Article | Journal of Applied Corporate Finance

ESG Integration in Investment Management: Myths and Realities

by Sakis Kotsantonis, Christopher Pinney and George Serafeim

Abstract

The authors’ aim in this article is to set the record straight on the financial performance of sustainable investing while also correcting a number of other widespread misconceptions about this rapidly growing set of principles and methods. Myth Number 1: Environmental, social, and governance (ESG) programs reduce returns on capital and long-run shareholder value. Reality: Companies committed to ESG are finding competitive advantages in product, labor, and capital markets, and portfolios that have integrated “material” ESG metrics have provided average returns to their investors that are superior to those of conventional portfolios, while exhibiting lower risk. Myth Number 2: ESG is already well integrated into mainstream investment management. Reality: The UNPRI signatories have committed themselves only to adhering to a set of principles for responsible investment, a standard that falls well short of integrating ESG considerations into their investment decisions. Myth Number 3: Companies cannot influence the kind of shareholders that buy their shares, and corporate managers must often sacrifice sustainability goals to meet the quarterly earnings targets of increasingly short-term–oriented investors. Reality: Companies that pursue major sustainability initiatives, and publicize them in integrated reports and other communications with investors, have also generally succeeded in attracting disproportionate numbers of longer-term shareholders. Myth Number 4: ESG data for fundamental analysis is scarce and unreliable. Reality: Thanks to the efforts of reporting and investor organizations such as SASB and Ceres, as well as CDP data providers like Bloomberg and MSCI, much more “value-relevant” ESG data on companies has become available in the past 10 years. Myth Number 5: ESG adds value almost entirely by limiting risks. Reality: Along with lower risk and a lower cost of capital, companies with high ESG scores have also experienced increases in operating efficiency and expansions into new markets. Myth Number 6: Consideration of ESG factors might create a conflict with fiduciary duty for some investors. Reality: Many ESG factors have been shown to have positive correlations with corporate financial performance and value, prompting ERISA in 2015 to reverse its earlier instructions to pension funds about the legitimacy of taking account of “non-financial” considerations when investing in companies.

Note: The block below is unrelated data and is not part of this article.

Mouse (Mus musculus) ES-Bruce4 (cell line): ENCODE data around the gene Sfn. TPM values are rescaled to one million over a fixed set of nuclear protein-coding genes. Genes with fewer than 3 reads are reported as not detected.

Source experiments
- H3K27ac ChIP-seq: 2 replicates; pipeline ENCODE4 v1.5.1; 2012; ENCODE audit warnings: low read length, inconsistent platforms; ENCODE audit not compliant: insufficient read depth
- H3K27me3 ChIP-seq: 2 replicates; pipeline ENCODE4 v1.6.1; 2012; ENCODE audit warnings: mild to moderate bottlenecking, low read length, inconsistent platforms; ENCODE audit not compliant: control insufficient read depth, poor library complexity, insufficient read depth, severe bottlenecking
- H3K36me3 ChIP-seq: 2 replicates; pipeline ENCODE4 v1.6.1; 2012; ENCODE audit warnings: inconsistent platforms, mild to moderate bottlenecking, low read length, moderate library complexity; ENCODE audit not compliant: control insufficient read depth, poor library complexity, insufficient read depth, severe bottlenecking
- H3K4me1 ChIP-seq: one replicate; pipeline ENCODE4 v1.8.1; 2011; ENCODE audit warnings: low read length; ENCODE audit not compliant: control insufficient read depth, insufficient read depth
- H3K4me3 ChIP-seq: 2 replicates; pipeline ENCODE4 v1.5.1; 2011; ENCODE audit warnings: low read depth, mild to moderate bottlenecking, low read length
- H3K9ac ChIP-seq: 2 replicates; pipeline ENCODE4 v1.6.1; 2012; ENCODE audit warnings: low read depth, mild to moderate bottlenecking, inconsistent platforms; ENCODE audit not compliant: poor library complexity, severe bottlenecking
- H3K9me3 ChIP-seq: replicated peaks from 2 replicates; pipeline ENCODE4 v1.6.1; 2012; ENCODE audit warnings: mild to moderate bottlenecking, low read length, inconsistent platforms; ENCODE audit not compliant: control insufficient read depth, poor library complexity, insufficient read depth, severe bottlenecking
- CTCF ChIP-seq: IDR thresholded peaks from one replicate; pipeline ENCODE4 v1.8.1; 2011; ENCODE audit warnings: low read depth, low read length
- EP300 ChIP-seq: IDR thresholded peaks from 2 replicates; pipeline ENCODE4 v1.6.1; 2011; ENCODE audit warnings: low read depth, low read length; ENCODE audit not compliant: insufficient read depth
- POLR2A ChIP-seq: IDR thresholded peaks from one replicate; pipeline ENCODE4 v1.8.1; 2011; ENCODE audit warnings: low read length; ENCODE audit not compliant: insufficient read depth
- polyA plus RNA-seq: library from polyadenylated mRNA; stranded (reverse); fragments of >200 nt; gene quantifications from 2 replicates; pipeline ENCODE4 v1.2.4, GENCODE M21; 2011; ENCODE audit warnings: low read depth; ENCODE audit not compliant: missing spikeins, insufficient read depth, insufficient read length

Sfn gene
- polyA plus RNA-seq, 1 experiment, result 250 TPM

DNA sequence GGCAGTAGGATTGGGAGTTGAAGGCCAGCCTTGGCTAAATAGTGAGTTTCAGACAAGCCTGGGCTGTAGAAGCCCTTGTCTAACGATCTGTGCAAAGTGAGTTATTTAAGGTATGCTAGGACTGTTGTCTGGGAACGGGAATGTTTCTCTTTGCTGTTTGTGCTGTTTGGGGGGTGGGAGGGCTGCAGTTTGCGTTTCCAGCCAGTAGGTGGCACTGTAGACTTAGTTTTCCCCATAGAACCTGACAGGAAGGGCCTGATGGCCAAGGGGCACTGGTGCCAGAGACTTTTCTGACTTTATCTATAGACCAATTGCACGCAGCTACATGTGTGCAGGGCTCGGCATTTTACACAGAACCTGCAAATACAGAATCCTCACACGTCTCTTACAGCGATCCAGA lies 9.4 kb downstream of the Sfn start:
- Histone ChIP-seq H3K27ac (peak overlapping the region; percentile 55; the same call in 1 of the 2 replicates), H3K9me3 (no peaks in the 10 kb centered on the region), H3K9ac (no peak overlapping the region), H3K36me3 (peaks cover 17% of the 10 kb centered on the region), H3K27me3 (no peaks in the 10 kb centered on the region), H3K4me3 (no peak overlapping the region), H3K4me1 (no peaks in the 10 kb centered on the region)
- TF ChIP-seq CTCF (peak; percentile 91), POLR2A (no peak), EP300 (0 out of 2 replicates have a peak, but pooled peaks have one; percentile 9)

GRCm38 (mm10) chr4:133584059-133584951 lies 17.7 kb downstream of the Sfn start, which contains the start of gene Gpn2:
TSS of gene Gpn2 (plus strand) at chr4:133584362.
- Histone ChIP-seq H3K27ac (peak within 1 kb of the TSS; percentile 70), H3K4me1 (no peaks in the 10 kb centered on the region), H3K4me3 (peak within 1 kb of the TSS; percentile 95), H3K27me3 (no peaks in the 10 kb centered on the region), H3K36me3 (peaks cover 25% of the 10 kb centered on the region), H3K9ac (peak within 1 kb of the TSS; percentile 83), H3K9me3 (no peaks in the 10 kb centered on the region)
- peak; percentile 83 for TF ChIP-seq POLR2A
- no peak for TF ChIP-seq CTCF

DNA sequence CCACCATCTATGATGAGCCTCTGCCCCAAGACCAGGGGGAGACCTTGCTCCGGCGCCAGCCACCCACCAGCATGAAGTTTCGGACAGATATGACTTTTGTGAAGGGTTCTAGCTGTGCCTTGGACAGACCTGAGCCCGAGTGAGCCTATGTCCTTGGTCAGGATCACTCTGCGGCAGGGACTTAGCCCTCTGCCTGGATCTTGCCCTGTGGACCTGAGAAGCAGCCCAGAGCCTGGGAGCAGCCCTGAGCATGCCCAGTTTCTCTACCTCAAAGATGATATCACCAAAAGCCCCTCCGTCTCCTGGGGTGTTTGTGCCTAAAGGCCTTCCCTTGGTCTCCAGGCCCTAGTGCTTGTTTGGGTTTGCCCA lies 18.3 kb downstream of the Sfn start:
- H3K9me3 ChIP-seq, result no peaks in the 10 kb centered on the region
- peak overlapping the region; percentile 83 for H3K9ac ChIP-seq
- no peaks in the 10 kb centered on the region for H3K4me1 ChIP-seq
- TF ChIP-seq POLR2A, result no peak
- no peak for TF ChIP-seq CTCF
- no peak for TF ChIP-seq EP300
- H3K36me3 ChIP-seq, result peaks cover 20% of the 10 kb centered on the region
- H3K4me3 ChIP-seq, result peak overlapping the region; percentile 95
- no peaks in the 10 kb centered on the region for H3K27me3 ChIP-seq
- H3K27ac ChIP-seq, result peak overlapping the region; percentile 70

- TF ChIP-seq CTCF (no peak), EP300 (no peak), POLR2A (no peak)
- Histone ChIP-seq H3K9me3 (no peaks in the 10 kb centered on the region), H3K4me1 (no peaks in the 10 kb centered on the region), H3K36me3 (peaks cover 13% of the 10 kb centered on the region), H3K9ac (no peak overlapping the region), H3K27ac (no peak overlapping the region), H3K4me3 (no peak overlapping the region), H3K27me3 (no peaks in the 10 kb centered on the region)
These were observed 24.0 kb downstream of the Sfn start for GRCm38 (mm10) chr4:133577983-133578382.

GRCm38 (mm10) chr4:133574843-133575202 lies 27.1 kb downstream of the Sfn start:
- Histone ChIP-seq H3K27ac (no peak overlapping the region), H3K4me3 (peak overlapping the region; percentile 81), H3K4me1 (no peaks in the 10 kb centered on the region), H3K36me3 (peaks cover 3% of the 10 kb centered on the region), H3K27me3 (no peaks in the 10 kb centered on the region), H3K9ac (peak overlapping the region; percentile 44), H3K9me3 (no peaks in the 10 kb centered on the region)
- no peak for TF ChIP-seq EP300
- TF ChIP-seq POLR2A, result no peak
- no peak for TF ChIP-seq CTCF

Keywords: ESG; sustainability; investment management; finance; corporate social responsibility; Integrated Corporate Reporting; Corporate Social Responsibility and Impact; Investment; Environmental Sustainability; Corporate Governance;

Citation:

Kotsantonis, Sakis, Christopher Pinney, and George Serafeim. "ESG Integration in Investment Management: Myths and Realities." Journal of Applied Corporate Finance 28, no. 2 (Spring 2016): 10–16.